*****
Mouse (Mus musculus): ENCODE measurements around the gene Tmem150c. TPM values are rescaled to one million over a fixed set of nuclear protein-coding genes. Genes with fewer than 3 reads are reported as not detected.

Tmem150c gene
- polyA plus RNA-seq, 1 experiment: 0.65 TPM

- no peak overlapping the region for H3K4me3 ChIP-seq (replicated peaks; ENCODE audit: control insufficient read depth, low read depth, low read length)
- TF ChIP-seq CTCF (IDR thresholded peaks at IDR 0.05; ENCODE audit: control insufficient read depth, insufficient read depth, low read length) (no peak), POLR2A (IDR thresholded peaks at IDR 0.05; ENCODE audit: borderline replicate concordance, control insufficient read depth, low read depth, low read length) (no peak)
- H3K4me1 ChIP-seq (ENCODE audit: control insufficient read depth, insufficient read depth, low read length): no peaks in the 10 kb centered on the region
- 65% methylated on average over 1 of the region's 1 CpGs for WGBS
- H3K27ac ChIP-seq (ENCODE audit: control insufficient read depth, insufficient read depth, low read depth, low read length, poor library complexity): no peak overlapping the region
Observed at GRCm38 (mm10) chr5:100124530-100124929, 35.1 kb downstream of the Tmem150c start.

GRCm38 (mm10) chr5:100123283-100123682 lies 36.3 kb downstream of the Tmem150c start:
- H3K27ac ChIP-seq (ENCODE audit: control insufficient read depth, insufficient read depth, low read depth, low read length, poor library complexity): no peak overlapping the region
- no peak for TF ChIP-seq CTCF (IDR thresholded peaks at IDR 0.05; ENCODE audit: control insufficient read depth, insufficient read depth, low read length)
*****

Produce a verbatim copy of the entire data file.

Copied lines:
Mouse (Mus musculus): ENCODE measurements around the gene Tmem150c. TPM values are rescaled to one million over a fixed set of nuclear protein-coding genes. Genes with fewer than 3 reads are reported as not detected.

Tmem150c gene
- polyA plus RNA-seq, 1 experiment: 0.65 TPM

- no peak overlapping the region for H3K4me3 ChIP-seq (replicated peaks; ENCODE audit: control insufficient read depth, low read depth, low read length)
- TF ChIP-seq CTCF (IDR thresholded peaks at IDR 0.05; ENCODE audit: control insufficient read depth, insufficient read depth, low read length) (no peak), POLR2A (IDR thresholded peaks at IDR 0.05; ENCODE audit: borderline replicate concordance, control insufficient read depth, low read depth, low read length) (no peak)
- H3K4me1 ChIP-seq (ENCODE audit: control insufficient read depth, insufficient read depth, low read length): no peaks in the 10 kb centered on the region
- 65% methylated on average over 1 of the region's 1 CpGs for WGBS
- H3K27ac ChIP-seq (ENCODE audit: control insufficient read depth, insufficient read depth, low read depth, low read length, poor library complexity): no peak overlapping the region
Observed at GRCm38 (mm10) chr5:100124530-100124929, 35.1 kb downstream of the Tmem150c start.

GRCm38 (mm10) chr5:100123283-100123682 lies 36.3 kb downstream of the Tmem150c start:
- H3K27ac ChIP-seq (ENCODE audit: control insufficient read depth, insufficient read depth, low read depth, low read length, poor library complexity): no peak overlapping the region
- no peak for TF ChIP-seq CTCF (IDR thresholded peaks at IDR 0.05; ENCODE audit: control insufficient read depth, insufficient read depth, low read length)